Journey’s End, written in 1928 and set in WW2, is regarded as one of the finest war plays ever written. The play focuses on the officer class but it is universal in the impacts of war on all involved. The psychology, the tragedy, the mortality no matter rank or class. Director Samantha Young’s production from creatives to actors ensure we see it at its best.
Samantha Young‘s direction is tight. Scenes flow quickly from intimate moments to raucous, crowded celibrations. The characters are all clearly defined and motivated and the real threat of what lies beyond the door pervades the mood.
Isabel Hudson’s set, the officers’ bunker, is detailed and realistic and Alistair Wallace‘s soundscape with its distant guns keeps us firmly in the reality of the situation. Christopher Page‘s lighting is moody and intimate. The success of these combined creatives is highlighted in the plays moving final moments.
There were quite a few standout performances. Jack Crumlin‘s detailed work in the crumbling officer was precise. As the burden of leadership and the emotional toll of the war widened the cracks in his facade, Crumlin perfectly pitched and grounded the extreme emotions. Also impressive was Sam O’Sullivan. His loyal and stoic Osbourne gave the play its gravitas. His final scene was achingly real. Another outstanding performance was Alex Chalwell. His niave and energetic Raleigh was the perfect contrast to both Crumlin and O’Sullivan in the early scenes and in the later he showed a well controlled response as reality came crashing around him. Luke Carson‘s Hardy who sets the context of the play had some lovely details. His comic moments were just right.
Acting was uniformly good with most of the cast giving excellent performances. The ensemble scenes were noisy and seemigly chaotic but each actor knew the level they were to play, why they were there and at no time did the moments get out of control. Aaron Tsindos, Michael Wood, Deab Mason, Govinda Roser, Patrick Cullen, George Kemp, Alex Beauman and Oliver Crump all gave solid performances.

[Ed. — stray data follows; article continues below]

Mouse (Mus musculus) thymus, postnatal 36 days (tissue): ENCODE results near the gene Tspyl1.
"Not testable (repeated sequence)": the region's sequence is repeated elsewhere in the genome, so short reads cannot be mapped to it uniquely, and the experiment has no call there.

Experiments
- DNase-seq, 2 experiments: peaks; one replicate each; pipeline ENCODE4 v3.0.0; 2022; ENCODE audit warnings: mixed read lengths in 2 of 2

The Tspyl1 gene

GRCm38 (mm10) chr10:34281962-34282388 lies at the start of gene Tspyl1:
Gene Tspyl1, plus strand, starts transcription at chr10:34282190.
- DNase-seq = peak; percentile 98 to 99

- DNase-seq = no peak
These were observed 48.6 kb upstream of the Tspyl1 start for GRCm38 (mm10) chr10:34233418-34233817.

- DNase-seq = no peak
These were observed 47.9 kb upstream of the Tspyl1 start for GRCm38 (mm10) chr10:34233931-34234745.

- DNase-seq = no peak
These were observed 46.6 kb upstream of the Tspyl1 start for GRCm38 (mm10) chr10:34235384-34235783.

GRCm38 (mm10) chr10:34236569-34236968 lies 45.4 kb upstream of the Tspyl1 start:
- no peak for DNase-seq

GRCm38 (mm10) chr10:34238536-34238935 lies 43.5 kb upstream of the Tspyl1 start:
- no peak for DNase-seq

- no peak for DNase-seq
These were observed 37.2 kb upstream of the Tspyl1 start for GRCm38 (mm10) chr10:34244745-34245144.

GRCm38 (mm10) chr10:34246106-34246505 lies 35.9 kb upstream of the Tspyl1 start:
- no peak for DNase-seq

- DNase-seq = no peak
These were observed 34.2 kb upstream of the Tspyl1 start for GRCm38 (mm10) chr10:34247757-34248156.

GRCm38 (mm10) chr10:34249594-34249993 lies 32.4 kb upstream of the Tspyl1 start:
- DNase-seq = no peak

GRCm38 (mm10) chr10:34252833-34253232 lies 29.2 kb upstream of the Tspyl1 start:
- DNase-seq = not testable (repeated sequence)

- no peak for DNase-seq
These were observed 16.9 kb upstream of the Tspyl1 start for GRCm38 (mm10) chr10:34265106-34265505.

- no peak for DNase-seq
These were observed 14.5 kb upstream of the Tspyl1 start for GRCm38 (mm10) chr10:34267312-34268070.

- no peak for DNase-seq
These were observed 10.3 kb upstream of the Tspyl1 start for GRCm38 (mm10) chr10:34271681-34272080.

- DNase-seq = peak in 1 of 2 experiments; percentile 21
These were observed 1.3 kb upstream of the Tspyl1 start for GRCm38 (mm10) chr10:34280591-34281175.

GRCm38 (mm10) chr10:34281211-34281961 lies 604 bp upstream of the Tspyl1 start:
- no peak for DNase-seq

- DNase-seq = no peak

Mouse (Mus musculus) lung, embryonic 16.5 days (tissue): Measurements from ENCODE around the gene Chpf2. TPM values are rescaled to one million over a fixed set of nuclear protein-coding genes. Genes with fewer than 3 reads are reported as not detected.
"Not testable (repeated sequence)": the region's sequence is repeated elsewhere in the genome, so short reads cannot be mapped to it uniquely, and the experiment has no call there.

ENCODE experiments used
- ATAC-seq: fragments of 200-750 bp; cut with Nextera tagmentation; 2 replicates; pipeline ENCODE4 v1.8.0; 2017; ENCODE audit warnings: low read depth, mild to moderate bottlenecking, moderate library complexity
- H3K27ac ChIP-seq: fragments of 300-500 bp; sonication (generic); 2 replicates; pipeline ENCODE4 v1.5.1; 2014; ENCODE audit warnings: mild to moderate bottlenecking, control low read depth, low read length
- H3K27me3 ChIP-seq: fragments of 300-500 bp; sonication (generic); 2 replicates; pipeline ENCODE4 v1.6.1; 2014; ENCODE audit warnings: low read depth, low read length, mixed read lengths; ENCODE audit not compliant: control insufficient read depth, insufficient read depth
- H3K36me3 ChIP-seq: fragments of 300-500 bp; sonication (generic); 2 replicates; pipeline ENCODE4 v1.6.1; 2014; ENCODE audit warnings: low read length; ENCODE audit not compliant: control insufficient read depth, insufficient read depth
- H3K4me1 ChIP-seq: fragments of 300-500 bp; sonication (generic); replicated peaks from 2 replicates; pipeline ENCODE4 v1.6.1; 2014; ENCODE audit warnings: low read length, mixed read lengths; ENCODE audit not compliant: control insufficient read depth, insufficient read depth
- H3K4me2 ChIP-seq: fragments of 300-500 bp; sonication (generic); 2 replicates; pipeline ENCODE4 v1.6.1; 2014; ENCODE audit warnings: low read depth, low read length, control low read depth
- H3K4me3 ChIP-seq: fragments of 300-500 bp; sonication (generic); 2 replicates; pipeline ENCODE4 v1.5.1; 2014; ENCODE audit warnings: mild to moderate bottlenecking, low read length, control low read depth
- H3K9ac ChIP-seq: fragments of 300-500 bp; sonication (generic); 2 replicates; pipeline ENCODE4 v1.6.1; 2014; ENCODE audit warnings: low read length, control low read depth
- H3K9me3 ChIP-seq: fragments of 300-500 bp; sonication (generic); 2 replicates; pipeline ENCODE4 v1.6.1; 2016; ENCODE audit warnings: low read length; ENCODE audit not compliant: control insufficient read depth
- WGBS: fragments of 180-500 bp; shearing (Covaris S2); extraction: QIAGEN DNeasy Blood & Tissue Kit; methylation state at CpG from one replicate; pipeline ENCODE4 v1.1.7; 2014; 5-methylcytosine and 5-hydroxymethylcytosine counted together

The only aspect of this production that jarred was the obviously well padded Trotter. The costume created an element of farce to an otherwise precise production. Casting of a slightly larger actor for the role would have avoided this misstep.
Journey’s End is a powerful, personal insight into the tragedy of war and this company lives up to the play’s lofty reputation.
You don’t have many more performances left so clear the diary and go.
Lynden Jones – Theatre Now and Talking Arts
12 – 22 October
Wed – Sat 7PM
Fri 14, Wed 19, Fri 21 11:30AM
Theatre Company: Cross Pollinate Productions
Young, under-trained, and fed on the propaganda of his British homeland, Raleigh is unready for the horror of the Western Front. On arrival, his comfort is that he will enter under the command of Captain Stanhope, an old idol from school. But three years on the front line have left Stanhope a volatile alcoholic and a shadow of his former self. As Raleigh adapts to a new world of mud and gunpowder, and Stanhope controls his terror and his nervous company, the artillery guns rumble ever closer…
Cross Pollinate Productions in association with Norton Crumlin and Associates present Journey’s End by R.C. Sheriff, directed by Samantha Young (Resident Director Sport for Jove 2016, Affiliate Director Griffin Theatre Company 2015, Phillip Parsons Award Finalist 2013). Featuring a cast of young Australian talent, and coinciding with the ANZAC Centenary, Journey’s End delves deep into the trenches of World War One, where a group of conscripted soldiers find themselves at the mercy of unseen colonels and senseless orders, surrounded by a quiet that could erupt at any moment.
Earlybird $20 (Book by 5PM, 28 Sept)